While not triggered by the Arizona legal settlement, the Clarity program is a natural follow on, since it covers much of the same issues — but from the company’s point of view.  It also represents an industry first, since no other company has publicly issued anything close to the ethical promises included in Clarity.

“Diamond’s Clarity consists of a series of operational procedures and enhancements, new training and compliance procedures and protocols, and other consumer-friendly changes to the sales process,” Diamond said.  These enhancements will be memorialized in a single document that will be given to potential buyers at the beginning of every sales presentation.

The changes are part of what Diamond calls its new “Promise” to customers.  Promise includes four operational programs that may be noticeable at sales presentations.

Diamond will increase training of all sales personnel, including quarterly training exercises, to ensure compliance with sales procedures. Finally, the company will place Consumer Engagement Observers at sales presentations to monitor interactions and provide feedback “to achieve constant improvement.”

Michael Flaskey, Diamond’s chief operating officer, said Clarity was “revolutionary in its simplicity” and further proof that Diamond is “doubling down on our promise to put our members first.  With the launch of Diamond Clarity, we are continuing to improve industry best practices.”

The American Resort Development Association (ARDA), the industry’s lobbying arm and promoter of industry best practices, praised Diamond for evaluating its sales practices and attempting to enhance the customer experience for members and potential buyers.

Diamond hired a Los Angeles-based public relations firm to promote Clarity’s commitment to ethical practices. But, in one of its first actions, the firm rejected RedWeek’s request to interview Flaskey.  (The mere fact that Diamond is now using an outside PR firm to deal with the news media, however, is a remarkable change for a company that, during the past two years, has been highly inaccessible and defensive when contacted by RedWeek representatives.)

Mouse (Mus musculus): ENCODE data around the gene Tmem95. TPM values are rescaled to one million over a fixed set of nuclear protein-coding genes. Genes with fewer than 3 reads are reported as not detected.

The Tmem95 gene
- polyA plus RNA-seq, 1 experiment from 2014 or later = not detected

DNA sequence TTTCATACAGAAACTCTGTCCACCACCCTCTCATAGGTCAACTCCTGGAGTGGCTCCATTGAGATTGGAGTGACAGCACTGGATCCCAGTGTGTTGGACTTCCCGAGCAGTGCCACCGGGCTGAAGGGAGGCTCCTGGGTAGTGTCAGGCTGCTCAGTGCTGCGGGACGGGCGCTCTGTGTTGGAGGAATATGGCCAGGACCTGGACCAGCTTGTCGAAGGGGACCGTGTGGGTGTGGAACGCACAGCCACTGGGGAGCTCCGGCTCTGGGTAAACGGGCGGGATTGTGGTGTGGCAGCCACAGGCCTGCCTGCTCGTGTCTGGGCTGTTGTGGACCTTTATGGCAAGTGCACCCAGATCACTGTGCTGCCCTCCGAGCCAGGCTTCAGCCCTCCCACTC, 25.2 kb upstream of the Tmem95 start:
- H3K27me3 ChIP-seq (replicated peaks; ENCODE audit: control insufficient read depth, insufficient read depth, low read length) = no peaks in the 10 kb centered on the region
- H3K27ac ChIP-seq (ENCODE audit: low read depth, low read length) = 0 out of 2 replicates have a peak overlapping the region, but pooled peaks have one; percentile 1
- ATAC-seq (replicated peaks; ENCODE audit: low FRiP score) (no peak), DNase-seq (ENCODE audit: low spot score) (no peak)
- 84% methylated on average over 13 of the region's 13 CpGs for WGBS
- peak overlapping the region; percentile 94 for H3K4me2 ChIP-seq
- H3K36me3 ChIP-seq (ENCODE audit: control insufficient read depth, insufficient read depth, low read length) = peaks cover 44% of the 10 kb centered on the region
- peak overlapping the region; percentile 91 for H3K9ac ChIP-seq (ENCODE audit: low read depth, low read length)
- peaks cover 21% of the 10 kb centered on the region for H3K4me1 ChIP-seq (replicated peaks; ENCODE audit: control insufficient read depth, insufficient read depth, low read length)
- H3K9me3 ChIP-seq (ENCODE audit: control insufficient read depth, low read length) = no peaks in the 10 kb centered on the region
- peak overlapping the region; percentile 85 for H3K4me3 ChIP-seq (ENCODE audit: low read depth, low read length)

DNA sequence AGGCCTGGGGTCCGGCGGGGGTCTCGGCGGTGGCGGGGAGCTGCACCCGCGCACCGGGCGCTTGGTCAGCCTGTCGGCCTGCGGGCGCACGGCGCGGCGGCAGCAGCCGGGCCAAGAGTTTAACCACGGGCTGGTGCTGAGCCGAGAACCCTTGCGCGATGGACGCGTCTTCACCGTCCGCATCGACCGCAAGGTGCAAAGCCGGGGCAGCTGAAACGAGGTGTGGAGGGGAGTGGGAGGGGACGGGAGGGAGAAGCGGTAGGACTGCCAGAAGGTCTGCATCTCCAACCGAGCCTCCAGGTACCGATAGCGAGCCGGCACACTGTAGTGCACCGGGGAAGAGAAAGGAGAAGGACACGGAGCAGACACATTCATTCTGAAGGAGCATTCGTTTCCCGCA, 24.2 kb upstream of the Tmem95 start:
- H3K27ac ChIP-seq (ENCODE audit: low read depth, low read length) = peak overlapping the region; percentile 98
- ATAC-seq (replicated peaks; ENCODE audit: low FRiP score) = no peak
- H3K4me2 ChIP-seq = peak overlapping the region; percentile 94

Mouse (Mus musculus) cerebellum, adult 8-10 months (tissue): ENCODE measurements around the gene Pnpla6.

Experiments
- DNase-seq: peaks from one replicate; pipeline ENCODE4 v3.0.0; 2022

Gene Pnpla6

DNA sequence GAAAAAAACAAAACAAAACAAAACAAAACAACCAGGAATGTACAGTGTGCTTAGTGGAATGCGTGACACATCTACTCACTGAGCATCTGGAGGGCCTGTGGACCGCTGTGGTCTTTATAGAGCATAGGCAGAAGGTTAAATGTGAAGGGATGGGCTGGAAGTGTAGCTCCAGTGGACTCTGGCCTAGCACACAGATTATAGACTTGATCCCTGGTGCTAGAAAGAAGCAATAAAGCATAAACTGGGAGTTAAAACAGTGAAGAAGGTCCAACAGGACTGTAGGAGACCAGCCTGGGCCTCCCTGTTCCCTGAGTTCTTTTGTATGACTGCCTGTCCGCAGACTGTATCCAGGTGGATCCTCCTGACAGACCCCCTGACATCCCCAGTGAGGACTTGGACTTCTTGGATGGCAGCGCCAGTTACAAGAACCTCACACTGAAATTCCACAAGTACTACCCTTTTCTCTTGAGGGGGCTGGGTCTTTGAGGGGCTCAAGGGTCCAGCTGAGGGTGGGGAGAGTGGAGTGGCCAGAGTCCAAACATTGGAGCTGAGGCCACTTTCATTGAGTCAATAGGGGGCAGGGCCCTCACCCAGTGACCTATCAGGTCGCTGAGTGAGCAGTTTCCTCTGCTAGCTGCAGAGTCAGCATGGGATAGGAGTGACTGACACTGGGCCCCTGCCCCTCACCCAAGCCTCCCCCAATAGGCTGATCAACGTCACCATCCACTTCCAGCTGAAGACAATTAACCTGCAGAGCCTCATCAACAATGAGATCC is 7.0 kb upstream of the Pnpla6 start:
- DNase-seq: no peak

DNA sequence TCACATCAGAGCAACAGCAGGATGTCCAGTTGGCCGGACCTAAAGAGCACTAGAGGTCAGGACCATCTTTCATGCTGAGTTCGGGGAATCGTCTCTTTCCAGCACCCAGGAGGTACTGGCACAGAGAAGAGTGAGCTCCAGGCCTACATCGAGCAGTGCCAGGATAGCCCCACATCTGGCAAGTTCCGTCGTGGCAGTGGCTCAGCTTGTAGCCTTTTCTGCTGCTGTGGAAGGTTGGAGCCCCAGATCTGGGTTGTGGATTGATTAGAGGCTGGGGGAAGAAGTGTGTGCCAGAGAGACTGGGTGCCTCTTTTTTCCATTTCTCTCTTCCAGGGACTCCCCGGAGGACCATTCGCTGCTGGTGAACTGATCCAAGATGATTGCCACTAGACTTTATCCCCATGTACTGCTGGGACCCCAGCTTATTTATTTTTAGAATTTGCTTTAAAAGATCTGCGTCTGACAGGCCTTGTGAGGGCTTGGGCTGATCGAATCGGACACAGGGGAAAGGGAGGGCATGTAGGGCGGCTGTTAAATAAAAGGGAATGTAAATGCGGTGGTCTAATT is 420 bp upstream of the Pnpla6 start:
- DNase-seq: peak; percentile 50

In addition to the press release, Diamond emailed information about Clarity to existing owners (including this reporter).  The email reads, in part, “As part of this initiative we will strengthen our existing sales policies and procedures and challenge our competitors to adopt similar policies in an effort to raise industry sales standards across the board.”

Here’s an example of Diamond’s promise to members who attend future sales presentations: “We will provide clear, concise and consistent information at our presentations so that you can easily decide whether committing to vacation is the right decision for you and your family.  You will receive a summary of maintenance fees charged to members of the Collection associations for each loyalty level over the past five years.”

View the complete announcement.

On its website, Diamond also promised to fully inform buyers about resale restrictions, using points to pay for travel or maintenance fees, and banking or borrowing points.

As with any major corporate change, Diamond’s Clarity program proceed will succeed or fail based upon its execution and, most importantly, its acceptance by Diamond’s sales teams.  Given Diamond’s reputation as one of the most aggressive timeshare sales companies in the business — and its recent legal issues in Arizona — the internal adoption issues may prove very challenging.


On Jan. 29, a mere six days after Diamond rolled out Clarity, an Arizona couple did what a lot of Diamond owners on RedWeek’s forums have long advocated.  Ilona and Lester Thomas Harding, on behalf of themselves and other Diamond owners, filed a $1 billion class-action lawsuit in Nevada’s U.S. District Court, alleging elder abuse among a raft of deceptive sales practices.